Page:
True humility is an essential ingredient to A Sober Mind. It enables us to honestly see the reality of who we are. It reminds us of where we came from, where we are now and all that is possible in the future.

Friday, January 18, 2008

Secrets: The Chains That Bind Us

I have often heard at 12 step meetings we are only as sick as our secrets. Some of the secrets we keep are purposeful and we keep them to protect ourselves or our loved ones. Things like over drinking or drug abuse in us or others and the consequences, like loss of job, verbal, emotional, sexual or physical abuse to name a few.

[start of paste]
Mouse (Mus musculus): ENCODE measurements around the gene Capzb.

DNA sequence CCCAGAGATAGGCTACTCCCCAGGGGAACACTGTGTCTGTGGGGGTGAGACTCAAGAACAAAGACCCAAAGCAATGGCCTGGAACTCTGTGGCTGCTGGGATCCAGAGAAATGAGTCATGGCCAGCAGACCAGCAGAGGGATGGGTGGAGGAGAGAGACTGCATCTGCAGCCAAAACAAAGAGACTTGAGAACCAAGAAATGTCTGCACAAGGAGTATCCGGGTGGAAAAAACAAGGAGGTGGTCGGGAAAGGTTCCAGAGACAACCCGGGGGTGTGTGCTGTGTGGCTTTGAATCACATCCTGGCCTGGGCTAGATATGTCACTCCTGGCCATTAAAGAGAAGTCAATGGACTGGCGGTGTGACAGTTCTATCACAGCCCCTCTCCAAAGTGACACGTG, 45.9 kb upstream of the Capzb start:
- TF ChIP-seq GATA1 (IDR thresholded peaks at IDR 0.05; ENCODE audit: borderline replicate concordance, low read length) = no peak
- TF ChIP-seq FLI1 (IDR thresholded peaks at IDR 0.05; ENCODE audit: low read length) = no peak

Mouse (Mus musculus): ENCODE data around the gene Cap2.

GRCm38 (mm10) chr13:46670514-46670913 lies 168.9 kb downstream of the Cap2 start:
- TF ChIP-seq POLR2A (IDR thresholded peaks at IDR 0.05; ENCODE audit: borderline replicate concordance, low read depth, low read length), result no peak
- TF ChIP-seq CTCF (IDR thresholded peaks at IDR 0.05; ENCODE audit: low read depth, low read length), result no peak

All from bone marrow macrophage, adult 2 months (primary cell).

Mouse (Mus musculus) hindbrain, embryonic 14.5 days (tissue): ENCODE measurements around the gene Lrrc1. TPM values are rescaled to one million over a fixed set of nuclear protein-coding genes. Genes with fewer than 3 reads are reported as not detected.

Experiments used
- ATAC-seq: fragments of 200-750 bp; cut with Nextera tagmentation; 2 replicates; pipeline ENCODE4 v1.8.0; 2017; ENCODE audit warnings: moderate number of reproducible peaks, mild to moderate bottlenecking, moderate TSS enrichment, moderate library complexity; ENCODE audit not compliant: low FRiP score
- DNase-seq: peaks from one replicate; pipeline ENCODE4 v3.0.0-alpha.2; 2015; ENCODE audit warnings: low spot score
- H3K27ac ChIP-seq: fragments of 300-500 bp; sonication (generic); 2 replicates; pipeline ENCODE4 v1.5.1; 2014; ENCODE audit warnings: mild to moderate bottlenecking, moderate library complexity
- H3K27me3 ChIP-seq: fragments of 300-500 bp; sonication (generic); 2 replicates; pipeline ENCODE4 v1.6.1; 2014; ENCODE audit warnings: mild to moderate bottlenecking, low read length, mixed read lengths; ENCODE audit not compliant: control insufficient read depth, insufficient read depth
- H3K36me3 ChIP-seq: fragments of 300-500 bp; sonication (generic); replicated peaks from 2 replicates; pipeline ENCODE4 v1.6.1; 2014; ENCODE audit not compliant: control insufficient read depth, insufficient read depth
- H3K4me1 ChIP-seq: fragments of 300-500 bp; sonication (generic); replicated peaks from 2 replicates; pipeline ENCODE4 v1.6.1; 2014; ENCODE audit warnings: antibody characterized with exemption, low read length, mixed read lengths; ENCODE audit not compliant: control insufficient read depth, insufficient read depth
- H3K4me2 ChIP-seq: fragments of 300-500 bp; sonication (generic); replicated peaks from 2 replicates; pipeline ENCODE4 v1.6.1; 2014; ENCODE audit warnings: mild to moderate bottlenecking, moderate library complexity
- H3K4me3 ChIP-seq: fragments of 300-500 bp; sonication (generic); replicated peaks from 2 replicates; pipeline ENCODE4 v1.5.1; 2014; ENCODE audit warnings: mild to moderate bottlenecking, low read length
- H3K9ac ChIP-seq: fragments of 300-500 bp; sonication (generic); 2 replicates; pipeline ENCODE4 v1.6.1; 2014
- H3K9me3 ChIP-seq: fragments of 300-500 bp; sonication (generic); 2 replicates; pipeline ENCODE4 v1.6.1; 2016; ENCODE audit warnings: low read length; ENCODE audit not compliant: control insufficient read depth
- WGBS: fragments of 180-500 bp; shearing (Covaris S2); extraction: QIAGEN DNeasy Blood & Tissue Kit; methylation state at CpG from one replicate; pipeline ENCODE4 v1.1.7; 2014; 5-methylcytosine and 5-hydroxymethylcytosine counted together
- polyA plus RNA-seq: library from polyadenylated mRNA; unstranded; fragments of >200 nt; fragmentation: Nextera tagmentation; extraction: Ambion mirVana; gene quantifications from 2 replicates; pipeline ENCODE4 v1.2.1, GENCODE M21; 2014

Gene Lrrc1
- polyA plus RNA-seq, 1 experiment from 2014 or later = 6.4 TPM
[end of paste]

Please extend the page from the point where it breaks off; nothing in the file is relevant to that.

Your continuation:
Some secrets we don’t even know we are keeping, like our childhood experiences or the quality of our lives or our relationships. Many of us have no frame of reference and believe that we had a great childhood or the relationship we have with our parents, partners or children is a close and happy one, or at the very least adequate. If any thoughts of dissatisfaction come to mind we push them away and feel ashamed and guilty for having them. What kind of a child hates their parents? Or what kind of parent is not pleased with their child? What kind of a partner is angry and disappointed with their relationship? Our conflicted feelings cause a progressive distortion in our thinking and reality. Many of us deny our feelings because often it’s the very people we should be able to trust who are hurting and betraying us. Allowing those secrets into our consciousness is shameful and painful.